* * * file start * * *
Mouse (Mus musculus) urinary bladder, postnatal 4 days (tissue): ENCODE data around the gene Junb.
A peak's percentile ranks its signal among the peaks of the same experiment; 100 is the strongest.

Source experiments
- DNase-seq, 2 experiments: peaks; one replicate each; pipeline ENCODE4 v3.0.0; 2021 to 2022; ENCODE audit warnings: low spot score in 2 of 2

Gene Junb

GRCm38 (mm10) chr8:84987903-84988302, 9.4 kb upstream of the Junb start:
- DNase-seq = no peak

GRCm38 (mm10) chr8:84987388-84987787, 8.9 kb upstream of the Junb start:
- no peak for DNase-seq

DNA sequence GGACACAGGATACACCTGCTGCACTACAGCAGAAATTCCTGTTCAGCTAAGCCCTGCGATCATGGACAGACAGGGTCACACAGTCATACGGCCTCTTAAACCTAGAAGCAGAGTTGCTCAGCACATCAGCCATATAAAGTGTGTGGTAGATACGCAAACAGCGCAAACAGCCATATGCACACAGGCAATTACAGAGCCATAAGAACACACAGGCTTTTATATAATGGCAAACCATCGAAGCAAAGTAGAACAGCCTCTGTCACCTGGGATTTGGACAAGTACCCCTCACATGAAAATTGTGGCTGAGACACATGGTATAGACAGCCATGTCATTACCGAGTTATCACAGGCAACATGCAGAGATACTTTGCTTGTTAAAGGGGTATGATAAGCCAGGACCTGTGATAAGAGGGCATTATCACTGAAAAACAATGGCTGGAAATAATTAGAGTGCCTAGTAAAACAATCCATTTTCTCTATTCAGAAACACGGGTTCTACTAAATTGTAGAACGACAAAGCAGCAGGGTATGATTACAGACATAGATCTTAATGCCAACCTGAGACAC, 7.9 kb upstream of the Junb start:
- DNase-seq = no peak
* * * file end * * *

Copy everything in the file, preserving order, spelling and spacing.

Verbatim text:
Mouse (Mus musculus) urinary bladder, postnatal 4 days (tissue): ENCODE data around the gene Junb.
A peak's percentile ranks its signal among the peaks of the same experiment; 100 is the strongest.

Source experiments
- DNase-seq, 2 experiments: peaks; one replicate each; pipeline ENCODE4 v3.0.0; 2021 to 2022; ENCODE audit warnings: low spot score in 2 of 2

Gene Junb

GRCm38 (mm10) chr8:84987903-84988302, 9.4 kb upstream of the Junb start:
- DNase-seq = no peak

GRCm38 (mm10) chr8:84987388-84987787, 8.9 kb upstream of the Junb start:
- no peak for DNase-seq

DNA sequence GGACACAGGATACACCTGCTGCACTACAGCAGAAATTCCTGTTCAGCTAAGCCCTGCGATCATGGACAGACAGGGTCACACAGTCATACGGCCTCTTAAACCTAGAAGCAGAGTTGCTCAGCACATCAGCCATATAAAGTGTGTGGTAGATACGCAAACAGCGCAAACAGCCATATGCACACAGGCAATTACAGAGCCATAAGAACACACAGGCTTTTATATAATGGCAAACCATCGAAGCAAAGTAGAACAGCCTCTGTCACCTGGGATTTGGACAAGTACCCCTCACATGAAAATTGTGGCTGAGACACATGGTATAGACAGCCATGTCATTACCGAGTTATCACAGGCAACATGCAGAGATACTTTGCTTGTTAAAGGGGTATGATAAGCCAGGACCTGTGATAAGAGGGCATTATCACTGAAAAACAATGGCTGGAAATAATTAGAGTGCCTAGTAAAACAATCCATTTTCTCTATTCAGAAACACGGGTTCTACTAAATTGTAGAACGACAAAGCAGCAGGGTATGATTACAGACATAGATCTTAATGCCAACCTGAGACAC, 7.9 kb upstream of the Junb start:
- DNase-seq = no peak